Originally published on DV Mace’s Smorgasbord of Sport, 15-Oct-2014.
When one thinks of the greatest South African fast bowlers since readmission, it’s easy to think of those who performed shining feats on the international stage: Donald, Pollock, Ntini, Steyn, Morkel, even Philander.
However, I was lucky enough to interview one of the best South African pacers from the last couple of decades in the two-Test Charl Willoughby.
An undoubtedly brilliant cricketer, he never had a fully-fledged opportunity in international cricket.
When we debate the merits of cricketers, we always seem to begin with stats. As such, to back up my assertion of Willoughby’s quality, here are a few numbers: 848 First Class wickets, at an average under 26; 347 wickets for Somerset; 456 First Class wickets for various South African domestic sides; another 255 wickets in List A cricket; combined with another 71 in Twenty20 cricket, at an average of 24.
As the figures show, Willoughby’s class is undeniable.
But stats aren’t the be-all and end-all, and Willoughby offered up some fascinating insights into his cricketing career; from start to finish.
I started by discussing the early days of Willoughby’s cricketing life. While today’s youngsters have had the greats like Jacques Kallis, Dale Steyn, Graeme Smith and Mark Boucher to look up to, Willoughby grew up at a time when South Africa was still banished from international cricket.
Nonetheless, one of Willoughby’s childhood heroes was the Pakistani great Wasim Akram. His other was Stephen Jefferies, a fantastic South African cricketer, who made over 3800 First Class runs and took 478 wickets, being one of the great South Africans of the ‘apartheid’ era.
Willoughby went to Wynberg Boy’s High School – which, as the name implies, was an all-boy school. There, Willoughby says, “cricket was always high on the agenda”.
At school, he played alongside Jacques Kallis. Even at that age, Willoughby told me, Kallis had an “awesome batting technique”. However, rather than hooping out-swing in the late-130s and early-140s, in those days Kallis bowled “very gentle mediums”.
Willoughby’s affiliation with the domestic scene started at the age of 19 in 1994, first with a couple of one dayers, followed very quickly by a First Class debut. It was not something he was expecting however: he was at University studying to be an accountant when he got the call-up.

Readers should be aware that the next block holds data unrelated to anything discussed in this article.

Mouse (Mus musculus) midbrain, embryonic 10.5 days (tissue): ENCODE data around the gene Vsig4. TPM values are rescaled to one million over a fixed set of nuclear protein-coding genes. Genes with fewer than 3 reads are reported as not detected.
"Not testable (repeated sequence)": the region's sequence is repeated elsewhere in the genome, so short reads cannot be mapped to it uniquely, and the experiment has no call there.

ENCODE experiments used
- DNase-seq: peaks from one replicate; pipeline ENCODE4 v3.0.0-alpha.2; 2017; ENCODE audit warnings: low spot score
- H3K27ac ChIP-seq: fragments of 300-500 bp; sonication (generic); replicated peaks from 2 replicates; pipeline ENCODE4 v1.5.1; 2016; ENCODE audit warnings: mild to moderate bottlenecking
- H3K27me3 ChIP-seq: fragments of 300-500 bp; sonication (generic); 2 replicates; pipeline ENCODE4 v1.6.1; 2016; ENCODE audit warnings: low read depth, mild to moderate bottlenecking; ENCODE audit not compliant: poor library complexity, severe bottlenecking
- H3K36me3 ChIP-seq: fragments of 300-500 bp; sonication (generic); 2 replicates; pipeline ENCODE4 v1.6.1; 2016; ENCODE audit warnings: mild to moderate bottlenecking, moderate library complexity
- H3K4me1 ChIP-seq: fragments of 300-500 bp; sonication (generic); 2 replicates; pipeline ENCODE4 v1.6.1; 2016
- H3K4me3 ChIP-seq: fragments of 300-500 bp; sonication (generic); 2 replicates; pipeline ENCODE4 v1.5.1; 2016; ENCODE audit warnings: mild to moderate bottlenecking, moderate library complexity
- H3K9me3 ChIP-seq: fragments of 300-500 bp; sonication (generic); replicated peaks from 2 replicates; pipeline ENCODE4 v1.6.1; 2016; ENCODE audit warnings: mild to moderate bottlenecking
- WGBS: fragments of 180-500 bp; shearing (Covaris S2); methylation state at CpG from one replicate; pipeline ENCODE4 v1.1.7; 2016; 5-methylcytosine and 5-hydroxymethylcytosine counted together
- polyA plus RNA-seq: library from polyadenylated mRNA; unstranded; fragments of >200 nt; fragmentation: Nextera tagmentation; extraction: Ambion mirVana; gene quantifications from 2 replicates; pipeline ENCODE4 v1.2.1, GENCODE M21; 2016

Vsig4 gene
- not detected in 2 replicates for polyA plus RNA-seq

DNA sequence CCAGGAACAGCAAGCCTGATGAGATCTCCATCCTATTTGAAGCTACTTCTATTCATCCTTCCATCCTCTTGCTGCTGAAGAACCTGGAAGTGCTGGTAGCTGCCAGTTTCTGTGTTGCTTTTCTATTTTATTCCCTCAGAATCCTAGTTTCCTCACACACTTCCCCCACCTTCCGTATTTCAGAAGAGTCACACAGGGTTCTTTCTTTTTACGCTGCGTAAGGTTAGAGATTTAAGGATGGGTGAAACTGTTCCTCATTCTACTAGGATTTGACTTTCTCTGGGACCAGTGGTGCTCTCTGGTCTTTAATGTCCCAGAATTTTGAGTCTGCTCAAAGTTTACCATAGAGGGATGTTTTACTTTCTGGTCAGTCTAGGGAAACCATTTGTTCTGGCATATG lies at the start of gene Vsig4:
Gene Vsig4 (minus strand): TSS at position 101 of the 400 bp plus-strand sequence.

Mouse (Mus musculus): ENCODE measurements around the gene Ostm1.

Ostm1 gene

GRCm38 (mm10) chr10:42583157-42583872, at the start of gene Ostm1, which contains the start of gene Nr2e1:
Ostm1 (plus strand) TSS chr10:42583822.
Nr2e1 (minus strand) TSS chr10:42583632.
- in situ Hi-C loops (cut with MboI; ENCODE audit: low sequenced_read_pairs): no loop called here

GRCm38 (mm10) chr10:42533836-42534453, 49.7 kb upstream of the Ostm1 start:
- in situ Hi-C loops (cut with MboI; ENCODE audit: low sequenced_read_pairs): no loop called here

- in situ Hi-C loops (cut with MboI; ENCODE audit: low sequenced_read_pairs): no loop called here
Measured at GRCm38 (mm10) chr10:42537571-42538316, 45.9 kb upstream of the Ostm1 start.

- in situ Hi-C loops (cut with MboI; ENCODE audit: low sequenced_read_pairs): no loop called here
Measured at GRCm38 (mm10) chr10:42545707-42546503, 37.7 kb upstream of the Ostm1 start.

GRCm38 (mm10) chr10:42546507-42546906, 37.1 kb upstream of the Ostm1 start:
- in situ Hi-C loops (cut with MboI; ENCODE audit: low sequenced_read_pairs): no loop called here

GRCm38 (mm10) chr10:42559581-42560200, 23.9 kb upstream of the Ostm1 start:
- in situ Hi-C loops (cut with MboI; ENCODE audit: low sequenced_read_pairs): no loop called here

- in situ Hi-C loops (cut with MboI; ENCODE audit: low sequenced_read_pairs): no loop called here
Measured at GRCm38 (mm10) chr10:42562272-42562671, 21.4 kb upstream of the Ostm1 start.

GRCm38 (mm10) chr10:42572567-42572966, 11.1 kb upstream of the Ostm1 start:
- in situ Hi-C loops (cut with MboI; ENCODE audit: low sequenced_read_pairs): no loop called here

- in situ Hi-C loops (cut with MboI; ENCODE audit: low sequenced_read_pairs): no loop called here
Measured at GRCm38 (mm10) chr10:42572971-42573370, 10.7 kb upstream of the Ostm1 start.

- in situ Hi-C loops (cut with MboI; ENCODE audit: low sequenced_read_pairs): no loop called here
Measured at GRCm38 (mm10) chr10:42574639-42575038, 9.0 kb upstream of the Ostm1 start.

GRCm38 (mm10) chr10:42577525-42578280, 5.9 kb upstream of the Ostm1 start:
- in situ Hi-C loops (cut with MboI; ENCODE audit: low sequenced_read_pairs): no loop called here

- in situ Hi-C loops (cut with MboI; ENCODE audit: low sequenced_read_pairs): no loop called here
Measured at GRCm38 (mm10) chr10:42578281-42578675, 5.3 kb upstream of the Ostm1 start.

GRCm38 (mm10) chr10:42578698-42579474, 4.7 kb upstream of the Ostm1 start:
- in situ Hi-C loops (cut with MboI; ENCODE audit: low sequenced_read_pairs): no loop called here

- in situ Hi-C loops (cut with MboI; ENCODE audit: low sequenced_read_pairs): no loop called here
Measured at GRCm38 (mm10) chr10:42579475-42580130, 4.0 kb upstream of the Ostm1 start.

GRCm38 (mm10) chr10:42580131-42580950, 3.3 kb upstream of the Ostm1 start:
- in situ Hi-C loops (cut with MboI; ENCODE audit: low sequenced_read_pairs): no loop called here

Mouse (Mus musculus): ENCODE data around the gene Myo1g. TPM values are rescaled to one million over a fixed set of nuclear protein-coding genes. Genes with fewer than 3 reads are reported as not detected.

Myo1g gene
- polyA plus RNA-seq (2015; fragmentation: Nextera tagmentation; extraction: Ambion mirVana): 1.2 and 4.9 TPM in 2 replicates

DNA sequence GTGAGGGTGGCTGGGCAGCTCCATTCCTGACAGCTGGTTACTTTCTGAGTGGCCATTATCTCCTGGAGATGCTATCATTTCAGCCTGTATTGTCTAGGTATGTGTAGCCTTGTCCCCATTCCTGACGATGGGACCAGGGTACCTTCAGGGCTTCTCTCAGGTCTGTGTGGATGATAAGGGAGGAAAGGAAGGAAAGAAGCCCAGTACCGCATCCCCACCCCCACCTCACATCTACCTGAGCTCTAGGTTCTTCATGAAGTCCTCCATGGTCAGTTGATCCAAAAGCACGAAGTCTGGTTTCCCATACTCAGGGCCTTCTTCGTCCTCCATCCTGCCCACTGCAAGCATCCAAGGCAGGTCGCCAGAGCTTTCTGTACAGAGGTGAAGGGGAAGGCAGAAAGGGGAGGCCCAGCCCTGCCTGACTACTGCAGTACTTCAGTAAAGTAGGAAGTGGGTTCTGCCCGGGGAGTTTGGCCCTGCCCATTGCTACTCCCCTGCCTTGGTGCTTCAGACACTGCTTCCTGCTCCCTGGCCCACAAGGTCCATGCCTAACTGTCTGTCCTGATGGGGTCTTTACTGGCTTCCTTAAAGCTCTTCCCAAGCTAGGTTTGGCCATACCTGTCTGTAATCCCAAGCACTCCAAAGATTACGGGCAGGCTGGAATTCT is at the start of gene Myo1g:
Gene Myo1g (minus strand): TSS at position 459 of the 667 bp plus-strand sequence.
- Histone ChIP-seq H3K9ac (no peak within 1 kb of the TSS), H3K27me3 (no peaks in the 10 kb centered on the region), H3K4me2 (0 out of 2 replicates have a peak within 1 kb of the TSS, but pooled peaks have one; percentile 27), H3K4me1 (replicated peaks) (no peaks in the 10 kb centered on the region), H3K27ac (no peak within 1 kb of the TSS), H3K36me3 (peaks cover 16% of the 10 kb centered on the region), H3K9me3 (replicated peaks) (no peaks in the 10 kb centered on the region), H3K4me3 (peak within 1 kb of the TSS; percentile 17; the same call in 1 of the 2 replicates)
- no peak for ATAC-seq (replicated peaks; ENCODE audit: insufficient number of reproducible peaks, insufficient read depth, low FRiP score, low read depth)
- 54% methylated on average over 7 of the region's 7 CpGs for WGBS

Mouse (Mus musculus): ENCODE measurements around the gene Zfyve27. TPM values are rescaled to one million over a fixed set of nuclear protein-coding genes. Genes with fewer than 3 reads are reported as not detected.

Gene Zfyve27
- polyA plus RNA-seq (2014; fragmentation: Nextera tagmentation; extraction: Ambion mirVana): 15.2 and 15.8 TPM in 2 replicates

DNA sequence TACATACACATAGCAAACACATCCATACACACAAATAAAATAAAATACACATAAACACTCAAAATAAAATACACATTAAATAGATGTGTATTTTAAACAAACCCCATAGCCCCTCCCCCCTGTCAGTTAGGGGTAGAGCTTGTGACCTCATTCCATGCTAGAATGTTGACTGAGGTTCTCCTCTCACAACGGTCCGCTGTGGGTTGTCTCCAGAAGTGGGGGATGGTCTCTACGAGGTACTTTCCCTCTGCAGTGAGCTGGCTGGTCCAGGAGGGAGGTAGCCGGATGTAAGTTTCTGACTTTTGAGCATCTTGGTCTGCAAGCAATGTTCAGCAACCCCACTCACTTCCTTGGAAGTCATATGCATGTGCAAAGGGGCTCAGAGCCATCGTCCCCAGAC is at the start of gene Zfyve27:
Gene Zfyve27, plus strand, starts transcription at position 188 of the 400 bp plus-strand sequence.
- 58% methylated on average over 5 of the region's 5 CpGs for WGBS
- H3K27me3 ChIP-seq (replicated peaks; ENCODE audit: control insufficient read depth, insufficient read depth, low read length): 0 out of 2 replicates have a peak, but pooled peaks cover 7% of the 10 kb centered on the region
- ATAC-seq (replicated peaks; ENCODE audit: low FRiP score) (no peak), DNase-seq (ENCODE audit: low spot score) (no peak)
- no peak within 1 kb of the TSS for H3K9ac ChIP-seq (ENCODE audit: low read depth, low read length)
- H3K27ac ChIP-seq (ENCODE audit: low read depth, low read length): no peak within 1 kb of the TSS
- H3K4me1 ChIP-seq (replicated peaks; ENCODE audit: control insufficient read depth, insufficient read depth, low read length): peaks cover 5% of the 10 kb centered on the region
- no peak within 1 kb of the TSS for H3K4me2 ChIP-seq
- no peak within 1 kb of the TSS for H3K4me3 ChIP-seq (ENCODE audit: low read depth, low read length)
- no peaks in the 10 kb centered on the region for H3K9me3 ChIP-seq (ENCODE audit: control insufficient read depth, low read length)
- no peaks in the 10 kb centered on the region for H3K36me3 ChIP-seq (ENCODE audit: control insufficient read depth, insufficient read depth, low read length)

He wasn’t intending on a career as a cricketer, so “[i]t was all a bit of a shock”.
And he hit the ground running – he soon played a game for Boland against the touring Englishmen. Did he learn much from bowling to the likes of Hick and Atherton? Willoughby sums it up – “didn’t learn much from it. Just tried to bowl as fast as I could back then. No skills haha.”
He openly admits that early on he wasn’t as smart a bowler as he ended up, and it wasn’t until he was taken on by two great South African cricketers that he started to develop.
“I wanted to be a tearaway fast bowler but Clive Rice and Hylton Ackerman snr suggested I should learn to swing it, Ricey taught me how and Hylton taught me to understand a batsman’s psyche at the academy in 1998 and things changed for me. Prior to that in the 4 seasons I played I had only taken 47 wickets.”
As far as mentors go, Clive Rice and the late Hylton Ackerman were certainly top notch. And in late 1998, he was selected for South Africa A against the West Indians. This is what he had to say on his representative selections that year: “Once I learnt to swing it with control things improved and because I still had decent pace then (24 years old) it was a natural progression. I started taking wickets regularly with in-swing and selectors started noticing.”
In March 2000, his career took its first real leap – making his ODI debut against Pakistan, playing in the UAE. While regular captain Hansie Cronje missed that game of the tournament, he was nonetheless impressed with what he saw.
Willoughby, who was “nervous to start, but settled quickly”, was told by Cronje that he would be part of the squad to play Australia when they got home. However, Cronje (for reasons we all know) never played for South Africa again, and the selectors opted for Roger Telemachus instead.
Because of Cronje’s words, and because he believed he’d performed decently, Willoughby was “shocked to be left out” after that tour.
Instead, he went on the tour to the West Indies with the A side. “I performed reasonably well on that tour and kept developing my game, Hylton was my mentor and guided me along the way. He was coach of the tour so it was good to have him close by. He felt I should tour there with the national team after that tour but it wasn’t to be.”
I only discussed international cricket once more with Willoughby, mentioning his brief Test career. Between 1998/99 and 2006/07, in the seasonal First Class wicket tallies in South Africa, Willoughby was not once outside of the top ten – his worst being ninth. And this while playing in County Cricket the rest of the year.